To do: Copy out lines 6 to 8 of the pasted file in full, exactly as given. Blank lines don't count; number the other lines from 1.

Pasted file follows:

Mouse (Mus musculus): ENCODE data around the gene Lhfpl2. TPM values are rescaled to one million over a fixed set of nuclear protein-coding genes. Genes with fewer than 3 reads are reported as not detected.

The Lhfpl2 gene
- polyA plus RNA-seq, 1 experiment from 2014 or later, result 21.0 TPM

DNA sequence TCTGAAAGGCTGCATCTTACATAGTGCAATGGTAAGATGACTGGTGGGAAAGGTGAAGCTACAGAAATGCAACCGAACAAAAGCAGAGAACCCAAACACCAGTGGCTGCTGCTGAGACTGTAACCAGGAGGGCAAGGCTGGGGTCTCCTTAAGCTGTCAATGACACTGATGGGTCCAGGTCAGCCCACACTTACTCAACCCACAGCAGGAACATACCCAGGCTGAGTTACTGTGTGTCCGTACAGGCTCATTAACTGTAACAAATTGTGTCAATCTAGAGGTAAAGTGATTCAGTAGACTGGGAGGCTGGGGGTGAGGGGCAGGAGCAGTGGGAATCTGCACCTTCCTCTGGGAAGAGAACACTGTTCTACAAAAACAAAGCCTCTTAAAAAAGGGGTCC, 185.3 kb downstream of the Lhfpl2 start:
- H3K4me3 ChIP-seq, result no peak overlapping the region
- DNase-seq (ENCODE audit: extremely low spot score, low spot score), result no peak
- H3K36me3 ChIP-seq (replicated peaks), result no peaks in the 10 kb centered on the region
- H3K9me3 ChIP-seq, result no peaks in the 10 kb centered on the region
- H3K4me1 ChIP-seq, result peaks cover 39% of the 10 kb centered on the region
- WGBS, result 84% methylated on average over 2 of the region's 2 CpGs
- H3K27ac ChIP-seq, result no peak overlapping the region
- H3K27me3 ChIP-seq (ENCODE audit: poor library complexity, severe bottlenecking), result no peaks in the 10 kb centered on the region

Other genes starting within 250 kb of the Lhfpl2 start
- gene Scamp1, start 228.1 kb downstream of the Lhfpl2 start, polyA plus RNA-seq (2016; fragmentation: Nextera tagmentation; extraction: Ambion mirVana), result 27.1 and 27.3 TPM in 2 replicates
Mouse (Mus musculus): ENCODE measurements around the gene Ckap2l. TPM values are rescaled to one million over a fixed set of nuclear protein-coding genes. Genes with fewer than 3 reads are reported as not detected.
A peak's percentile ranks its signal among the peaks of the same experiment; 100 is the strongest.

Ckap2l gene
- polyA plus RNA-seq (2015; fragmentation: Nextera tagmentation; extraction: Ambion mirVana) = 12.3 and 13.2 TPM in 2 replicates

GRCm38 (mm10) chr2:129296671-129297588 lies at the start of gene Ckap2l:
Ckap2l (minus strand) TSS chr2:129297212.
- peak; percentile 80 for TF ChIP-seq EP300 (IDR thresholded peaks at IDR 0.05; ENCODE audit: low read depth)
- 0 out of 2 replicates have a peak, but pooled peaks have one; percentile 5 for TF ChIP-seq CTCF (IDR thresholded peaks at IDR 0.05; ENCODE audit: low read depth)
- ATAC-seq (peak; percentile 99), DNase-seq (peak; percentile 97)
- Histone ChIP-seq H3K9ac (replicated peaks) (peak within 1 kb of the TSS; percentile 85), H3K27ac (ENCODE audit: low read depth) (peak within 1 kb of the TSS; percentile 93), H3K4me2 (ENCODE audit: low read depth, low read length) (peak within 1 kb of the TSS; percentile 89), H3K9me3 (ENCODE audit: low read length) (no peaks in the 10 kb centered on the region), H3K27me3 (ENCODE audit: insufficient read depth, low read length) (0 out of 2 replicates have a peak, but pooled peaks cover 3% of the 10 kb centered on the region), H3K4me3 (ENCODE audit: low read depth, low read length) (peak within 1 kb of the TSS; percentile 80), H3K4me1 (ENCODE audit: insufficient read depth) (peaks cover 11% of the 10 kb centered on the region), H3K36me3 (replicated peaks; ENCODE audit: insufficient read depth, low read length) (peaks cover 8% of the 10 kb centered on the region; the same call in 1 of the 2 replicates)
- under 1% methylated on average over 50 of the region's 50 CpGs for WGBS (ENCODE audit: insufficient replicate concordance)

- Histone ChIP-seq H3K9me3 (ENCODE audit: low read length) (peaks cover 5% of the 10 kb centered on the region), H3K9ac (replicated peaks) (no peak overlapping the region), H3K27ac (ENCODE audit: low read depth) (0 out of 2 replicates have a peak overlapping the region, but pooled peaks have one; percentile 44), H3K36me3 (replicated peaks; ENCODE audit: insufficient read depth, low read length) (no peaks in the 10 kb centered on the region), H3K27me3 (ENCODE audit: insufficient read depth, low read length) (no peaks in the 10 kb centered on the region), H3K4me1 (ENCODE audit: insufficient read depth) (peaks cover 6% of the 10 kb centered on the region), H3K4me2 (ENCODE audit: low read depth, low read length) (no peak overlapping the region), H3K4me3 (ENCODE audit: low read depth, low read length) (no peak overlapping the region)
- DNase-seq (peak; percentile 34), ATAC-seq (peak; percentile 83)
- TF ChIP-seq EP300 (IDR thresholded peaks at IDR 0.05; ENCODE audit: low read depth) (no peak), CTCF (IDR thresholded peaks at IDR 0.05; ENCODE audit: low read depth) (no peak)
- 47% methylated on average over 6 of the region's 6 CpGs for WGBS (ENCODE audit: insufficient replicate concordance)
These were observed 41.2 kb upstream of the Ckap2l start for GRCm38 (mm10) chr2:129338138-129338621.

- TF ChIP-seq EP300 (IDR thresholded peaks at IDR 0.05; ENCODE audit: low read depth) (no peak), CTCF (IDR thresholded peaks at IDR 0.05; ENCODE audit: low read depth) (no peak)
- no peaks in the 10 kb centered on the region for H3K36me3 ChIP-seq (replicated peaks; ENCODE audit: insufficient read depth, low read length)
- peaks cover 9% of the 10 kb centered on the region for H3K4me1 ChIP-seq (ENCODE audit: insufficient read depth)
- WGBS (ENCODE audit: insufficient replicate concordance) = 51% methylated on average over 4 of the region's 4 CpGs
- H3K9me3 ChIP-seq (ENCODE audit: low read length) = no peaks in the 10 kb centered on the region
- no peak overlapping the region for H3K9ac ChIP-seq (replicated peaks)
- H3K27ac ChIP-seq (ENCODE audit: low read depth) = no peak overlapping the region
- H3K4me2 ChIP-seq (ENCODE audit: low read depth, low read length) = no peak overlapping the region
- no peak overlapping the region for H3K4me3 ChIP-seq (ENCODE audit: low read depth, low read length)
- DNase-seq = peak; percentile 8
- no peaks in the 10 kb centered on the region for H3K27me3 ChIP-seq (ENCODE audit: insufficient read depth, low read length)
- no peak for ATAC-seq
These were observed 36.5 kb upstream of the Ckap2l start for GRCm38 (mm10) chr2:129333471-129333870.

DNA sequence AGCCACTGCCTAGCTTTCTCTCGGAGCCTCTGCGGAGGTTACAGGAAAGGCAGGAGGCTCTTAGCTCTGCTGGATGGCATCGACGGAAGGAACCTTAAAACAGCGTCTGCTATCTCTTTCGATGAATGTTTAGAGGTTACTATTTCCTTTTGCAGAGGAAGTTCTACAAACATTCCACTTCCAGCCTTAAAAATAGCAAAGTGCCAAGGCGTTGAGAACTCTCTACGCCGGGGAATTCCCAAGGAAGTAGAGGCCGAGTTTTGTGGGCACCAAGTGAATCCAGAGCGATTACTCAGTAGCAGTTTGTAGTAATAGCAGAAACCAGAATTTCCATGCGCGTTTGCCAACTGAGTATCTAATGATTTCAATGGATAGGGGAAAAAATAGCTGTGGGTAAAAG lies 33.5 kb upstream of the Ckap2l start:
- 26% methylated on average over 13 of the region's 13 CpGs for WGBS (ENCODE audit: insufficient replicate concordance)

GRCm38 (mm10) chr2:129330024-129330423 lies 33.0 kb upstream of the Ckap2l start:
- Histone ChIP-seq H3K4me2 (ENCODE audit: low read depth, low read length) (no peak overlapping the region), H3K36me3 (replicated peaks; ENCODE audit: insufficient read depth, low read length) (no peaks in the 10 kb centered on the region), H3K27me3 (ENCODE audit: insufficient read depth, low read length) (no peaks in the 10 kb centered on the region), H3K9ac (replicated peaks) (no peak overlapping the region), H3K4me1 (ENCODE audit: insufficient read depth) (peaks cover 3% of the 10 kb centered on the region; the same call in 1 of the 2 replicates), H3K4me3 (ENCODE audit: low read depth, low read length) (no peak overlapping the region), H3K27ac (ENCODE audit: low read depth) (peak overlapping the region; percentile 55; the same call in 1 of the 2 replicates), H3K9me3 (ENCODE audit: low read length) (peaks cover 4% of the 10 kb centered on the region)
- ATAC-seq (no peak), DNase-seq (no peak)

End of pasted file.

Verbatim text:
- DNase-seq (ENCODE audit: extremely low spot score, low spot score), result no peak
- H3K36me3 ChIP-seq (replicated peaks), result no peaks in the 10 kb centered on the region
- H3K9me3 ChIP-seq, result no peaks in the 10 kb centered on the region